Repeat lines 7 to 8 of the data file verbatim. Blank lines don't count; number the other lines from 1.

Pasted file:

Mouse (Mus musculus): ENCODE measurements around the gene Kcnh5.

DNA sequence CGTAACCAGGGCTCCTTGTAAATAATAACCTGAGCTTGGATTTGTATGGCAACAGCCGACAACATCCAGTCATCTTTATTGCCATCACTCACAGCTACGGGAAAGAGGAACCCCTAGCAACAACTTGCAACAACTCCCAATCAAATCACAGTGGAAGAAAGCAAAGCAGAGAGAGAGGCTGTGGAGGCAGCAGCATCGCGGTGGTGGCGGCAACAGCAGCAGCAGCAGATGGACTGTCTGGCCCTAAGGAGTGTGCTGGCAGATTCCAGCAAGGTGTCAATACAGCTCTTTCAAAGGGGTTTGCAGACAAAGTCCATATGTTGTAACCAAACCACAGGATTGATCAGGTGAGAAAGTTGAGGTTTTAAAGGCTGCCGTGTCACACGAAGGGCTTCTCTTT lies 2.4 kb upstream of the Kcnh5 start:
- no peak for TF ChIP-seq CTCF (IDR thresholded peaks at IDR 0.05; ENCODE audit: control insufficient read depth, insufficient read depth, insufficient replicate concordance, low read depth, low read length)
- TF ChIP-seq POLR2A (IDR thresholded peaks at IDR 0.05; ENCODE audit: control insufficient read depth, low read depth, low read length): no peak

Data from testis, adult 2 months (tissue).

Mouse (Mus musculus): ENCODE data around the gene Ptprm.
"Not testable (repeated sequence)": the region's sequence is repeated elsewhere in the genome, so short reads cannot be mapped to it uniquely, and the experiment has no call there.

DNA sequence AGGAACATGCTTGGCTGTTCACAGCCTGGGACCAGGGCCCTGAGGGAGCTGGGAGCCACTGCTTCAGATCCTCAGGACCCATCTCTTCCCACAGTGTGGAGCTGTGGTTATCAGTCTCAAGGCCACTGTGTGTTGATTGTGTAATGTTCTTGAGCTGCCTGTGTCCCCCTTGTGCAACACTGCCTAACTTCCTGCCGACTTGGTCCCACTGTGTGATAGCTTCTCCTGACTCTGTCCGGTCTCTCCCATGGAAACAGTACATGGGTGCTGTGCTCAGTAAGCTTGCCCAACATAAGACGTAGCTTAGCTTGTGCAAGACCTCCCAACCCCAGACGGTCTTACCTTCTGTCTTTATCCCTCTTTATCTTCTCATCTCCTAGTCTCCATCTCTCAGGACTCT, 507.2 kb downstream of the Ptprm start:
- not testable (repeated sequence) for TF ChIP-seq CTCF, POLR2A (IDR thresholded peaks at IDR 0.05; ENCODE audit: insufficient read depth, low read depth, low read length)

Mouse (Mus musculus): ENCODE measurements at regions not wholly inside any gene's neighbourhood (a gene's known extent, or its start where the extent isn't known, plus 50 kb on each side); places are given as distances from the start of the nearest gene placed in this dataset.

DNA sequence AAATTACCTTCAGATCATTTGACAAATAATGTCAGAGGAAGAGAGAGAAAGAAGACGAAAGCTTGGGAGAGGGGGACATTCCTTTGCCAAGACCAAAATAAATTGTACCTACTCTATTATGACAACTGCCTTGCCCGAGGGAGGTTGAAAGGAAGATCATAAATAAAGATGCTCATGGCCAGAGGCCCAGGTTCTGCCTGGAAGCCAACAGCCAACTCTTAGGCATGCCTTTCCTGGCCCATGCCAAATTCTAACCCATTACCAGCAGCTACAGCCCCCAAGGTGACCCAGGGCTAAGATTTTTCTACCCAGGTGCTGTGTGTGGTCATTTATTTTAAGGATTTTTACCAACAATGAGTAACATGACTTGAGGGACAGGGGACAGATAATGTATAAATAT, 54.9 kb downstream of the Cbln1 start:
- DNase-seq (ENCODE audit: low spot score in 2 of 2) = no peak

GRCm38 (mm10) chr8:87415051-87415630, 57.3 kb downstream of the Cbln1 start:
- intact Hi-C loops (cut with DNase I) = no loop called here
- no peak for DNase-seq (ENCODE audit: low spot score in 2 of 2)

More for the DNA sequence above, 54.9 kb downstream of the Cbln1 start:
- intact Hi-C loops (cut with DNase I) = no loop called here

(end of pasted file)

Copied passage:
"Not testable (repeated sequence)": the region's sequence is repeated elsewhere in the genome, so short reads cannot be mapped to it uniquely, and the experiment has no call there.

DNA sequence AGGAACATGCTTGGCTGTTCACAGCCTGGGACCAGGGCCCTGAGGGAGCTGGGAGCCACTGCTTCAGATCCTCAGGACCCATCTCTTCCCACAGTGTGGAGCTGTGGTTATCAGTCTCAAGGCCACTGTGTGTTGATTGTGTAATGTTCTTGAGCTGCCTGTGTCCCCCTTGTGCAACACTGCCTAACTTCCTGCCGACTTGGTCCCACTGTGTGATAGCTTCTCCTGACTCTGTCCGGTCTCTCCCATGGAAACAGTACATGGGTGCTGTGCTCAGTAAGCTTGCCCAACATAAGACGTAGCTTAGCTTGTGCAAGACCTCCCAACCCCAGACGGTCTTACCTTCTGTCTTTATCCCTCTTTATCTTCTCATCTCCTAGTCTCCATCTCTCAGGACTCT, 507.2 kb downstream of the Ptprm start: